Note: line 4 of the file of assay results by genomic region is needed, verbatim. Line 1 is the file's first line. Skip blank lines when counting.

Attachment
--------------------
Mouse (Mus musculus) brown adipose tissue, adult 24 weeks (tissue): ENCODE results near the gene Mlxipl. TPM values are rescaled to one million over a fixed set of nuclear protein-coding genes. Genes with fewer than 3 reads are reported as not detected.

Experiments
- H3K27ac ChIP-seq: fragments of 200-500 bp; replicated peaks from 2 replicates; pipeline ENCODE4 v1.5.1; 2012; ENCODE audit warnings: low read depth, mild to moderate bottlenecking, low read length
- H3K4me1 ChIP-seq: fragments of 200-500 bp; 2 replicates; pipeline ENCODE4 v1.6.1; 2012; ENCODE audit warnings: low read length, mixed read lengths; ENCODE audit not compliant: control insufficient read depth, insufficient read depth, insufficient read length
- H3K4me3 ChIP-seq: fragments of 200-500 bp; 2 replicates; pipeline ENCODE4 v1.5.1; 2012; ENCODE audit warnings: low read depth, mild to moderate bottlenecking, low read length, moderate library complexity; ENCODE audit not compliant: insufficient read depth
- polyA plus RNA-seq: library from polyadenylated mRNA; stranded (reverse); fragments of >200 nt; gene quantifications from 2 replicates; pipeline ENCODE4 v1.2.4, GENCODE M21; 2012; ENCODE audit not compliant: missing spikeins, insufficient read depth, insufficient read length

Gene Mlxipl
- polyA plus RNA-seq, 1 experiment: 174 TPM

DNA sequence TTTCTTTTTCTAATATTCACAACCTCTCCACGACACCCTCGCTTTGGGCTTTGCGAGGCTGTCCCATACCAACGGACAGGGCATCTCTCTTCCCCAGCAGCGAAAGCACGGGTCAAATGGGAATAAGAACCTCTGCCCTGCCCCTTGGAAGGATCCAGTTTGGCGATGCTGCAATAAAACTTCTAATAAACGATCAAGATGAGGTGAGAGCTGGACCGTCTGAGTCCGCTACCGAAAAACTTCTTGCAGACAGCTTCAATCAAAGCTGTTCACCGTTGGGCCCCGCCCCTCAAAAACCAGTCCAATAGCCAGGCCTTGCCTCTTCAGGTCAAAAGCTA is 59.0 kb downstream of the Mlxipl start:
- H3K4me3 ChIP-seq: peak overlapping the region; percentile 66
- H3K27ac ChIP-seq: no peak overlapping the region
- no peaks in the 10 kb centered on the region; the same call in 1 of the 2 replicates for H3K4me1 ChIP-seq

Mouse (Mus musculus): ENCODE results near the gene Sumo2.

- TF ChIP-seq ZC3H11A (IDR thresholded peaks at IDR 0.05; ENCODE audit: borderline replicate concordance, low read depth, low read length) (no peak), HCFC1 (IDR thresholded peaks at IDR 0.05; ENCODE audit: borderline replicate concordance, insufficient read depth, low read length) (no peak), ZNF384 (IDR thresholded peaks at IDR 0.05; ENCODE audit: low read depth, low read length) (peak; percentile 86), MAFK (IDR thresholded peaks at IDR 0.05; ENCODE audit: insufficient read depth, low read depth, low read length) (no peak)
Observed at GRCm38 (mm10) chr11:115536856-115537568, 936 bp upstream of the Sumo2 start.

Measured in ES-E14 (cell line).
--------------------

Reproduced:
- H3K4me1 ChIP-seq: fragments of 200-500 bp; 2 replicates; pipeline ENCODE4 v1.6.1; 2012; ENCODE audit warnings: low read length, mixed read lengths; ENCODE audit not compliant: control insufficient read depth, insufficient read depth, insufficient read length